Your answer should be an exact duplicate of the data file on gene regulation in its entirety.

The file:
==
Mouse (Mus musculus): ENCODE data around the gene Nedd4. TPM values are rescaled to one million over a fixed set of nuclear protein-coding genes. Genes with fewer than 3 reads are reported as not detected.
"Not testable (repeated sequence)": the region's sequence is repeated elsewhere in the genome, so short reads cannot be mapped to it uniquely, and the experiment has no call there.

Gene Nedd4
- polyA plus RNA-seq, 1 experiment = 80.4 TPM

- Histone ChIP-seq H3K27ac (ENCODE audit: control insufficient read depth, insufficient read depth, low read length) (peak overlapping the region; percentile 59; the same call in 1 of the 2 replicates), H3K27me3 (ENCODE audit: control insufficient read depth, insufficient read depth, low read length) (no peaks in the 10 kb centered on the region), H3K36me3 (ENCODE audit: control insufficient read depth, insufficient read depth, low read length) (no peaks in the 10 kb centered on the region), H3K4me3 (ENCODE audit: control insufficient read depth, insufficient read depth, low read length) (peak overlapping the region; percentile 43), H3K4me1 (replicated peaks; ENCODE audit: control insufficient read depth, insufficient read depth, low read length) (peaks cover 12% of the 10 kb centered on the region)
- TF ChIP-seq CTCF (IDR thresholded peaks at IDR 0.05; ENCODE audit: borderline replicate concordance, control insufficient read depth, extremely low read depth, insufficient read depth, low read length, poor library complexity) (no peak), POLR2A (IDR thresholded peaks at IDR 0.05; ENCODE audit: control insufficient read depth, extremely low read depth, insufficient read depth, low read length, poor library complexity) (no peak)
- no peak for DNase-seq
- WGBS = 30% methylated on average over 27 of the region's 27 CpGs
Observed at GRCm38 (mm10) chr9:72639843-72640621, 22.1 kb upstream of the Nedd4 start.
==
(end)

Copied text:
Mouse (Mus musculus): ENCODE data around the gene Nedd4. TPM values are rescaled to one million over a fixed set of nuclear protein-coding genes. Genes with fewer than 3 reads are reported as not detected.
"Not testable (repeated sequence)": the region's sequence is repeated elsewhere in the genome, so short reads cannot be mapped to it uniquely, and the experiment has no call there.

Gene Nedd4
- polyA plus RNA-seq, 1 experiment = 80.4 TPM

- Histone ChIP-seq H3K27ac (ENCODE audit: control insufficient read depth, insufficient read depth, low read length) (peak overlapping the region; percentile 59; the same call in 1 of the 2 replicates), H3K27me3 (ENCODE audit: control insufficient read depth, insufficient read depth, low read length) (no peaks in the 10 kb centered on the region), H3K36me3 (ENCODE audit: control insufficient read depth, insufficient read depth, low read length) (no peaks in the 10 kb centered on the region), H3K4me3 (ENCODE audit: control insufficient read depth, insufficient read depth, low read length) (peak overlapping the region; percentile 43), H3K4me1 (replicated peaks; ENCODE audit: control insufficient read depth, insufficient read depth, low read length) (peaks cover 12% of the 10 kb centered on the region)
- TF ChIP-seq CTCF (IDR thresholded peaks at IDR 0.05; ENCODE audit: borderline replicate concordance, control insufficient read depth, extremely low read depth, insufficient read depth, low read length, poor library complexity) (no peak), POLR2A (IDR thresholded peaks at IDR 0.05; ENCODE audit: control insufficient read depth, extremely low read depth, insufficient read depth, low read length, poor library complexity) (no peak)
- no peak for DNase-seq
- WGBS = 30% methylated on average over 27 of the region's 27 CpGs
Observed at GRCm38 (mm10) chr9:72639843-72640621, 22.1 kb upstream of the Nedd4 start.